OK, this post is about the portion of the 6th Avenue subway that runs between Herald Square (34th Street) and West 4th Street in Greenwich Village. As mentioned in a prior post, this was one of my contributions to an all-day walking tour that took place on November 15, 2009.
The 6th Avenue subway was the last of the Manhattan subway lines to be built, with service beginning in 1940. It replaced the 6th Avenue El, which was built in the 1870s as the second El in Manhattan and demolished in 1939.
Below are two pictures of Herald Square, looking north, with and without the 6th Avenue El. In both pictures, 6th Avenue is on the left and Broadway is on the right.
The construction of the 6th Avenue subway was very complex due to the prior existence of the Broadway subway, the PATH train’s 6th Avenue line, the Amtrak/LIRR tunnels, the 8th Avenue subway, and the 14th Street subway, all shown on the map below.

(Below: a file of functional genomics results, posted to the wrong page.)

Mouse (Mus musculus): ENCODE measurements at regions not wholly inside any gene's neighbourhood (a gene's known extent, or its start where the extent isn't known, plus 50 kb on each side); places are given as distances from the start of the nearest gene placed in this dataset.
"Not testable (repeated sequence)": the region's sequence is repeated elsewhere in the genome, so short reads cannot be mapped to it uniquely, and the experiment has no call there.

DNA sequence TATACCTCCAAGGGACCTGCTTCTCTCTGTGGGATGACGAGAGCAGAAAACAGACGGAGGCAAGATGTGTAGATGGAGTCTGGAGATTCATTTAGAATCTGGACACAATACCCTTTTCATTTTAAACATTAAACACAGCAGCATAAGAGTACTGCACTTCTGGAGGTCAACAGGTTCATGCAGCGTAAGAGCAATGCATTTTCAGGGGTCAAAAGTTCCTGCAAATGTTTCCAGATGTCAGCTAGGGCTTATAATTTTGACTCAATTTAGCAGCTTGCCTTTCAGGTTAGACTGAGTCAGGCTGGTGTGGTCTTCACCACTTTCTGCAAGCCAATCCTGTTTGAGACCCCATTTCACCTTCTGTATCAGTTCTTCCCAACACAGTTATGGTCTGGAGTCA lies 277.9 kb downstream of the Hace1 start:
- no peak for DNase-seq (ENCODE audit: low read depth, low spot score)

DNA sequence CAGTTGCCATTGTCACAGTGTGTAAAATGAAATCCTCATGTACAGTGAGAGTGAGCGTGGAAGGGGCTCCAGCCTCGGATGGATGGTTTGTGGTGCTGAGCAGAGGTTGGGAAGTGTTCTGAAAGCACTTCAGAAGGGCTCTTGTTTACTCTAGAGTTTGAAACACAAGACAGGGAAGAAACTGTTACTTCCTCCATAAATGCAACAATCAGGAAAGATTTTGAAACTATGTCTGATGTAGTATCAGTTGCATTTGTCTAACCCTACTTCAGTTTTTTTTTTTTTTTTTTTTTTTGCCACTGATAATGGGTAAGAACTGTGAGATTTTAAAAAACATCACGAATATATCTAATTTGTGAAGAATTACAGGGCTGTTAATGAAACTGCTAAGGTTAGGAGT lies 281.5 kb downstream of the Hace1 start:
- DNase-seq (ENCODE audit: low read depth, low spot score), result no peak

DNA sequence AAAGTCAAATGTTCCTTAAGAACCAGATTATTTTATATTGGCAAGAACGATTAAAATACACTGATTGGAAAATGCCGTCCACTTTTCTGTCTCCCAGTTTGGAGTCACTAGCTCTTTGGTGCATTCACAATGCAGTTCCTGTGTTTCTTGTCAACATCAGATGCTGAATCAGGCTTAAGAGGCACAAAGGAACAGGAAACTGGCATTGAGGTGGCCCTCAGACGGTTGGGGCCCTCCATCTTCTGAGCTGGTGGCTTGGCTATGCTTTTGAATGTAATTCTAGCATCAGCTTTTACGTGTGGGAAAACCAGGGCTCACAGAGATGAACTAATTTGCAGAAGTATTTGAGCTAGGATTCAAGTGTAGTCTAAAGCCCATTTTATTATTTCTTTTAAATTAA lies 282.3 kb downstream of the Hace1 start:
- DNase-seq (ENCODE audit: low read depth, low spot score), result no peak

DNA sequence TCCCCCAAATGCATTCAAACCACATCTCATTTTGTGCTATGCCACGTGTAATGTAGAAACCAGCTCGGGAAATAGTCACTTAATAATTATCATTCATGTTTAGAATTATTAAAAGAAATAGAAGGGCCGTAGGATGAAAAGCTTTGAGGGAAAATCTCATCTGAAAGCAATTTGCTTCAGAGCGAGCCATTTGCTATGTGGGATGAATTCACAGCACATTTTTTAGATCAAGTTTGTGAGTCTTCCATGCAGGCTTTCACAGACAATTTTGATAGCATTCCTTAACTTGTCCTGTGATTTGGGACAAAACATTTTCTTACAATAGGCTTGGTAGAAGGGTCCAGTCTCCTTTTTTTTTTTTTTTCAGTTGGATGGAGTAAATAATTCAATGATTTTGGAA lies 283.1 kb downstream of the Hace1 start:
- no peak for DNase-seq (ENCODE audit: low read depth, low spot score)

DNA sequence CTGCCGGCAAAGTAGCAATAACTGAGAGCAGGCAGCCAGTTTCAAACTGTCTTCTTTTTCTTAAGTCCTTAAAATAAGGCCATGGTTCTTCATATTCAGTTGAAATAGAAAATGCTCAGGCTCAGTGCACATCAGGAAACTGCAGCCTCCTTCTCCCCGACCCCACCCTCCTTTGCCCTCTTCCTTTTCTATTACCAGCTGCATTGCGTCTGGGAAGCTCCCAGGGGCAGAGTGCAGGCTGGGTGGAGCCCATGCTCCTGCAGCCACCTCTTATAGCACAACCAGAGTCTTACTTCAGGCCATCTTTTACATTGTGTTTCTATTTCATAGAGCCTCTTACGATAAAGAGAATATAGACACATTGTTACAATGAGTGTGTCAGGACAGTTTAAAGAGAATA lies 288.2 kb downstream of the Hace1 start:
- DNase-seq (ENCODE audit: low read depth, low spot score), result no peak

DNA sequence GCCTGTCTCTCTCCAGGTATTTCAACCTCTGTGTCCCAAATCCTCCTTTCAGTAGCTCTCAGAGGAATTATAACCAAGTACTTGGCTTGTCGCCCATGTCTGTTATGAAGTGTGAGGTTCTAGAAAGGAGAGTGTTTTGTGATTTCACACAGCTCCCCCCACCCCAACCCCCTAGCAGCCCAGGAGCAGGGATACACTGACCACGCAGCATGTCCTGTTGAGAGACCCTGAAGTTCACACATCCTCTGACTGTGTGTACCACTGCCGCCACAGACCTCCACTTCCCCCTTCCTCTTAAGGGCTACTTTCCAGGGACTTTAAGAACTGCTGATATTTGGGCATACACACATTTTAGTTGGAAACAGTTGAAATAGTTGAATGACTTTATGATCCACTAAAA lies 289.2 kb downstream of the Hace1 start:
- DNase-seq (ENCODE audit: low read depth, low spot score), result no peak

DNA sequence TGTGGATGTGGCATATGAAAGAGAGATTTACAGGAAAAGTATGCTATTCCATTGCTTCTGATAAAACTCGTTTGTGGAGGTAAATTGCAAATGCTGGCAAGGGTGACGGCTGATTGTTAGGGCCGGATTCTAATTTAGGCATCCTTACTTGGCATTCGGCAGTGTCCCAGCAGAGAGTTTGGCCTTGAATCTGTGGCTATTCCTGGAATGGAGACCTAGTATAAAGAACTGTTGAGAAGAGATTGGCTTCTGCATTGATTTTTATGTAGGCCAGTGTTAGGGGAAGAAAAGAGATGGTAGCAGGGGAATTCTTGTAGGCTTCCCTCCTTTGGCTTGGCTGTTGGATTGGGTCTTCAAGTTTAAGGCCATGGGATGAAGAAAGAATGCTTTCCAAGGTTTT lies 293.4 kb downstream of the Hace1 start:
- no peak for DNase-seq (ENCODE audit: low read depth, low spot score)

The Herald Square station is probably the most complicated piece of subway construction ever attempted. A partial schematic of the station is shown below.
Here are some of the complications:
When it was built, several rail lines, streets, utilities, and water lines had to be supported or avoided.
The station serves the 6th Avenue subway, the Broadway subway, and the PATH train.
The 6th Avenue subway is below the Broadway subway tracks, and above the LIRR tracks.
The 6th Avenue tracks dip down in the middle of the Herald Square station, and the ends are higher.
The photo below was taken outside the West 4th Street station, looking north along 6th Avenue. Bigelow Drugs and the Jefferson Market Library are still here.